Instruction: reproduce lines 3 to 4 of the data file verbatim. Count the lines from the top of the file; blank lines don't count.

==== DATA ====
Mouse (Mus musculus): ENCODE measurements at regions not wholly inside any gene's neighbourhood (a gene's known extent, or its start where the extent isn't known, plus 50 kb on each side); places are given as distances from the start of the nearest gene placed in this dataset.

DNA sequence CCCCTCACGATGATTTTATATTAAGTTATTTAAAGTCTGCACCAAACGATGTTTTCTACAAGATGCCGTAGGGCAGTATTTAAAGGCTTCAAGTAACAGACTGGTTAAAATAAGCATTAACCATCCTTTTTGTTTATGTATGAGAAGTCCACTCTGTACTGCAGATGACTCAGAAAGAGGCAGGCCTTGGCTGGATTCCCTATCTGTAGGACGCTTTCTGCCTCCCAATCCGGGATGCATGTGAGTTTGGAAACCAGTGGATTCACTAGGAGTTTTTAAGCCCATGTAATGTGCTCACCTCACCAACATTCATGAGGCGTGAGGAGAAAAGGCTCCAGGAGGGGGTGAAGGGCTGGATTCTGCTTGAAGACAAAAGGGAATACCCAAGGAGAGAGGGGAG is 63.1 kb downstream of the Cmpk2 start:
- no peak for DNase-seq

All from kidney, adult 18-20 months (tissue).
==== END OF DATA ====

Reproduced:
- no peak for DNase-seq

All from kidney, adult 18-20 months (tissue).